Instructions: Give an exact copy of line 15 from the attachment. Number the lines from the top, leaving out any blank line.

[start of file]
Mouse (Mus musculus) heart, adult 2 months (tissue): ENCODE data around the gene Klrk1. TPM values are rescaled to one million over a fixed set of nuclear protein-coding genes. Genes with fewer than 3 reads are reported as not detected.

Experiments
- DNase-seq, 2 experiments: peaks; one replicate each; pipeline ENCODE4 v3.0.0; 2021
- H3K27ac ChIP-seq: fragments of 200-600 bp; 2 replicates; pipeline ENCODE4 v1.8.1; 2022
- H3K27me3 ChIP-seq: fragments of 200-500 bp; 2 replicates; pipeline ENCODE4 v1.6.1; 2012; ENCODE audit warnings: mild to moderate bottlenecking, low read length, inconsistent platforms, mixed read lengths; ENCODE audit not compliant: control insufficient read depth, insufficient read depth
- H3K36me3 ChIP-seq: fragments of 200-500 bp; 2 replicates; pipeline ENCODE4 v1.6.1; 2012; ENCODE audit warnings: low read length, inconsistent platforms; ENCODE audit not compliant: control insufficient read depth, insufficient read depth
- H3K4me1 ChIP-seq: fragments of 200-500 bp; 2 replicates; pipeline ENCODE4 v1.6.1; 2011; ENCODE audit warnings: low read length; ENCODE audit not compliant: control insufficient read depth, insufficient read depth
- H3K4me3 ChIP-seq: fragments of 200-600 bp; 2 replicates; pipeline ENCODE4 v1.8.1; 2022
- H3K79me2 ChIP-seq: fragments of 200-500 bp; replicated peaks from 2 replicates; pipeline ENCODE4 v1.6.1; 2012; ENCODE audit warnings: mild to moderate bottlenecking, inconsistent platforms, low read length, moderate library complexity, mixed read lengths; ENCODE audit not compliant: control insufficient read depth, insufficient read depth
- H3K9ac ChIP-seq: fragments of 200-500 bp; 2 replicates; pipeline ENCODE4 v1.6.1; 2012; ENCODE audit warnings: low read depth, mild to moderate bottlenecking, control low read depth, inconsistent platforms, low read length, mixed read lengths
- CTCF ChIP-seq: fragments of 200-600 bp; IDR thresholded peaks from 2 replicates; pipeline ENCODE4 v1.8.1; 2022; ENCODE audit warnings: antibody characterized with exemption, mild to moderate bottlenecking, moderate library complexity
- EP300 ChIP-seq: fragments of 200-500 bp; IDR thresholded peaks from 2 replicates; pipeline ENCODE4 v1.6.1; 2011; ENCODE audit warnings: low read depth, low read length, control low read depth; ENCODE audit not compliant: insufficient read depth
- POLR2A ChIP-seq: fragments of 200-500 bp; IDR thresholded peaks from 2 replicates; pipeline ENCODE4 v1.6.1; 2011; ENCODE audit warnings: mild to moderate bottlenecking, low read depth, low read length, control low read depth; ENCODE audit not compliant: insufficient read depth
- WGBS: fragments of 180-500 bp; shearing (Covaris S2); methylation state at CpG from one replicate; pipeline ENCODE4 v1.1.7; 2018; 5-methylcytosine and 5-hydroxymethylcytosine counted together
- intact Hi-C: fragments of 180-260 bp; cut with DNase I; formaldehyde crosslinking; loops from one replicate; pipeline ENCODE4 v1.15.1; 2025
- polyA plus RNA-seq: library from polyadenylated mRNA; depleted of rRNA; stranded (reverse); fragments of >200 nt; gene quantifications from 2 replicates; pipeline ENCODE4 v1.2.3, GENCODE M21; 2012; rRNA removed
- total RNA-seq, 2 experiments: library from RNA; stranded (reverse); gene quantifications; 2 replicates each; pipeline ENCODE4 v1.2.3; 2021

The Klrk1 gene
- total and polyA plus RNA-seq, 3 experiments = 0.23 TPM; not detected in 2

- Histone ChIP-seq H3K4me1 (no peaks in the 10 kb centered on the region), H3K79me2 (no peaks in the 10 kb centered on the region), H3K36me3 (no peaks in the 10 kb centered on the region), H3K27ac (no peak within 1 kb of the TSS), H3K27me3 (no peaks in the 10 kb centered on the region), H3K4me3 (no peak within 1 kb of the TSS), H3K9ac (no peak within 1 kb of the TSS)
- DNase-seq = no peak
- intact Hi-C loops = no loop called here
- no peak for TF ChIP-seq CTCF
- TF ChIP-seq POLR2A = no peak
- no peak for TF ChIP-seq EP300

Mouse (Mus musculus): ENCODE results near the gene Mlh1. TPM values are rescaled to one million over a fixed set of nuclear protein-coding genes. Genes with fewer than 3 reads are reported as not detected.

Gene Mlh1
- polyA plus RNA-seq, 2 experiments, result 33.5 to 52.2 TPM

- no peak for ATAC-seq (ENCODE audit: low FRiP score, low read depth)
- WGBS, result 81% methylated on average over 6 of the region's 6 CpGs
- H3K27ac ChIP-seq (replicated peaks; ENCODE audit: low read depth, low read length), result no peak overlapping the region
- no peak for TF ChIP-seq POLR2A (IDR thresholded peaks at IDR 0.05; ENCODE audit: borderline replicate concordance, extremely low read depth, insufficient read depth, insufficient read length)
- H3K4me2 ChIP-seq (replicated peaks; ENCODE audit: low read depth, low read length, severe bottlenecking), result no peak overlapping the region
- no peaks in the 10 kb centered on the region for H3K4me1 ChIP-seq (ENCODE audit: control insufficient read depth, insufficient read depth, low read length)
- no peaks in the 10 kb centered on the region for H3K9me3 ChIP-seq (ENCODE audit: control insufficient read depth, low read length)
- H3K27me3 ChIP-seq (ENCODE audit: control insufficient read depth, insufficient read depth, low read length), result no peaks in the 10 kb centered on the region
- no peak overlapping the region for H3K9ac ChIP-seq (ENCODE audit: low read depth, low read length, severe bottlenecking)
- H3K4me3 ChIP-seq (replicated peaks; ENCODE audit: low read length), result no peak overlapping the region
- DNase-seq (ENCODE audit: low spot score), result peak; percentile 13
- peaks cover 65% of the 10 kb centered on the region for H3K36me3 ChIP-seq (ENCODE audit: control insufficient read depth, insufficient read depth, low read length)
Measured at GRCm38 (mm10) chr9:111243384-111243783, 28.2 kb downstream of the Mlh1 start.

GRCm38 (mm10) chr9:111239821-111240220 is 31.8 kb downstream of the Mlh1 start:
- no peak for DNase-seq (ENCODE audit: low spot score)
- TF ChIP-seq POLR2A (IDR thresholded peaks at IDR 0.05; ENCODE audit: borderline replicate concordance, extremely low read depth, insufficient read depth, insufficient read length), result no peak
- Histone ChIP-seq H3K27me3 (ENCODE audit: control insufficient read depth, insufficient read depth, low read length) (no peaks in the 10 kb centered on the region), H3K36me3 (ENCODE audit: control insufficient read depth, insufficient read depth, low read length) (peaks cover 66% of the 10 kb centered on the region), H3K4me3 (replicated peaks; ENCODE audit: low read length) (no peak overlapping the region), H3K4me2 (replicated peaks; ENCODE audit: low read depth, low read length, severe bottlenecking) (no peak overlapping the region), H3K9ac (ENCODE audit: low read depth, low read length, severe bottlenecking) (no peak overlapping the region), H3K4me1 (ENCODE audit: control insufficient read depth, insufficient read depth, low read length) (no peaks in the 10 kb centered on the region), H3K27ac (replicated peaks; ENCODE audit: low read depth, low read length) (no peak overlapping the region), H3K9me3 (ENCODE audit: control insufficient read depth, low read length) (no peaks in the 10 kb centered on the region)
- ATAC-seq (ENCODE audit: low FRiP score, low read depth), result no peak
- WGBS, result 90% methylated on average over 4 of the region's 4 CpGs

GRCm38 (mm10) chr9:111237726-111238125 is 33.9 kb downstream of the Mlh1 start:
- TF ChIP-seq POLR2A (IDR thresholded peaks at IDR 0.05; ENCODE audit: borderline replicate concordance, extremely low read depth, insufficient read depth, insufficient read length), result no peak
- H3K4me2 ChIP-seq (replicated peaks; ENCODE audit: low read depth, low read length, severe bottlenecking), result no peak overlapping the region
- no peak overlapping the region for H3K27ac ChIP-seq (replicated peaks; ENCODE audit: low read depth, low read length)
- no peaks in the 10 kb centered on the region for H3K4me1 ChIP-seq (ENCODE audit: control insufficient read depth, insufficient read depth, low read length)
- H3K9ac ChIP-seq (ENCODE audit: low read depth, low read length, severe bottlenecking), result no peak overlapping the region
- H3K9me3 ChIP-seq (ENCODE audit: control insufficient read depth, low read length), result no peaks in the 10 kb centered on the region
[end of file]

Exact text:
- intact Hi-C: fragments of 180-260 bp; cut with DNase I; formaldehyde crosslinking; loops from one replicate; pipeline ENCODE4 v1.15.1; 2025